Monday, March 02, 2009

My New Favourite Dictator - Park Chung Hee

Just finished reading another book. I'll give you a little bit of time to pick yourself up from the floor. Yes, another book. It's titled "Korean Phoenix - A Nation from the Ashes". It chronicles the rise of Korea and the rise of Park Chung Hee. Mostly.

Korean Phoenix by Michael Keon

Talk about a confusing book. It wasn't in chronological order although most of the time it was. Sometimes you could go for two chapters and it appeared that the storyline was lost. At times it spoke about Park, at other times it was about Korea. Sometimes the two subjects were intermingled.

And then there is the British prime ministerial-waffle. Honestly, it was like listening to Tony Blair. Try this sentence which was actually a paragraph.

"Within the part of the peninsula south of the 38th Parallel, which came to constitute itself the Republic of Korea, the years between 1945 and the early summer of 1961 can answer only to one description: "the mixture as before"-muddier than ever, unremittingly exacerbating, and almost wholly sterile of recovery and growth."

Try reading that whilst walking home from the bus. I did and had to reread a couple of times. It's difficult to enjoy a book when it's written in just such a manner.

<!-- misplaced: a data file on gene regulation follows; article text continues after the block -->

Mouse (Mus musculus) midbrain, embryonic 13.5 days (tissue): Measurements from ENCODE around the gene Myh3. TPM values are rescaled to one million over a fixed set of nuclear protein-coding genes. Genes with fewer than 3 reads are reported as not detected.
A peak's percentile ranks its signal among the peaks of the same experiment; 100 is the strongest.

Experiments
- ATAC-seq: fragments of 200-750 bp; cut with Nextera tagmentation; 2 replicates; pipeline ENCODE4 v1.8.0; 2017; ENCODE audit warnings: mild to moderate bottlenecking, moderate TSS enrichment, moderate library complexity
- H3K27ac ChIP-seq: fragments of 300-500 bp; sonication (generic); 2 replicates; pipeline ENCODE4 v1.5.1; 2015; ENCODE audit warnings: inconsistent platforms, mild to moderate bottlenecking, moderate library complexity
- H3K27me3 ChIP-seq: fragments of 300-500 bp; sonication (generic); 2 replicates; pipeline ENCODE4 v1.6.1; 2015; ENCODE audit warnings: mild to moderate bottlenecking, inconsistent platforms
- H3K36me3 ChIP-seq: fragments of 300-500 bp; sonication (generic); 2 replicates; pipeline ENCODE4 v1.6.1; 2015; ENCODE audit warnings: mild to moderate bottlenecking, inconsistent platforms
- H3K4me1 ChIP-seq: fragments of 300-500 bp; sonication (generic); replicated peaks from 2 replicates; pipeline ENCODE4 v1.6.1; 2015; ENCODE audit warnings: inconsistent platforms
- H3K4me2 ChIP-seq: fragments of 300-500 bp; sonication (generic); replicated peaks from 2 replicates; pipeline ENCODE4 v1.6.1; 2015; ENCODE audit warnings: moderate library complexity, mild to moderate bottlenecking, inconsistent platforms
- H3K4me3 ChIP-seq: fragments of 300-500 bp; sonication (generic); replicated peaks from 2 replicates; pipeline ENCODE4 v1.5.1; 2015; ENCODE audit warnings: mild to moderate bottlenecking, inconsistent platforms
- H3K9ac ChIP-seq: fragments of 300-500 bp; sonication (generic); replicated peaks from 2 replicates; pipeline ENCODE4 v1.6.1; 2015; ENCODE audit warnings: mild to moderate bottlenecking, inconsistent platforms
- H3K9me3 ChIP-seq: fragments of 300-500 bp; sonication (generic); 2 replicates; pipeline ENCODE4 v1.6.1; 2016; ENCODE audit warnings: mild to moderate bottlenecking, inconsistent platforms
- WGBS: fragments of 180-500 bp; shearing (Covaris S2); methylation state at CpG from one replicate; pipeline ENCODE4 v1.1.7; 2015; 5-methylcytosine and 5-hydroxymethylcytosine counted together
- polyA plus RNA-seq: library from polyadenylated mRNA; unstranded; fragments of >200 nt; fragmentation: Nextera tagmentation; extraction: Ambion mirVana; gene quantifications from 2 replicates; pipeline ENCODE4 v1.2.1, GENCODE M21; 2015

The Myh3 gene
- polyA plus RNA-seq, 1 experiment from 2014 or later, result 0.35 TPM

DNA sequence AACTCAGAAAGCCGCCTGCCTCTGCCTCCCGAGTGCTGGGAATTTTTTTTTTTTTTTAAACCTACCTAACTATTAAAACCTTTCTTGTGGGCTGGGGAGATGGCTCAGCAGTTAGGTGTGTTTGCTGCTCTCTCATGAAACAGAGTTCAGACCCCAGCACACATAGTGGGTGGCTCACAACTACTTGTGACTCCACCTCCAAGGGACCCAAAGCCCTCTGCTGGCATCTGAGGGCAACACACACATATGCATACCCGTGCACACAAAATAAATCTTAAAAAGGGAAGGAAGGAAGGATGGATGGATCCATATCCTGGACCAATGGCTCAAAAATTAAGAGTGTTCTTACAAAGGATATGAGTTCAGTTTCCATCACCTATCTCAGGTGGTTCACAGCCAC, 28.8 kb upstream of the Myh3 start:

The book does detail some of Park Chung Hee's greatest achievements - reconciliation with Japan (made the economy boom), building of the Seoul-Pusan Expressway (only Park made the decision to build it and he stood by it - the expressway was built rapidly and for probably the lowest cost and with the trade that it built up it was a huge success), creation of large worker-friendly industrial complexes, instilling a high regard for education within Korea, creating growth for farmers to build their wealth (providing steel and cement to townships and allowing them to manage their own affairs by empowering themselves) and for opening dialogue with the North.

My favourite quotation in the book - '... material or financial support must not be extended "to those who are not willing to help themselves. Equal distribution of government funds among the diligent and idle alike would be be simply unfair."'

Revisiting the provision of steel and cement to townships Park took notice of how well the township put the materials to use. If they built a wall, roads or a dam to better their economic situtation and for the betterment of their town then they received another government gift the following year. If not, they did not receive any such gift. And the private sector invested about five times as much as the government provided. It worked extremely well.

Park Chung Hee actually took office as a general in the army but then stood for two presidential elections, which he won, prior to having a referendum to rewrite the constitution so that he could run for a third term, which he also won. He was a man of his word and honour who did not act in a corrupt manner. I think that many successful businessmen could take a leaf out of his book. He made Korea what it is today - an economic, first-world powerhouse. He did everything for his country and not for himself.

There is very little in the book to detract from Park Chung Hee. Perhaps this is because the author, an Australian, was living there at the time and had been for a number of years. If Park was a brutal dictator, as others have stated, it isn't mentioned in this book.

Not a bad book for $2 but structurally wanting. And from a reporter no less.

1 comment:

Anonymous said...

Good stuff. Annette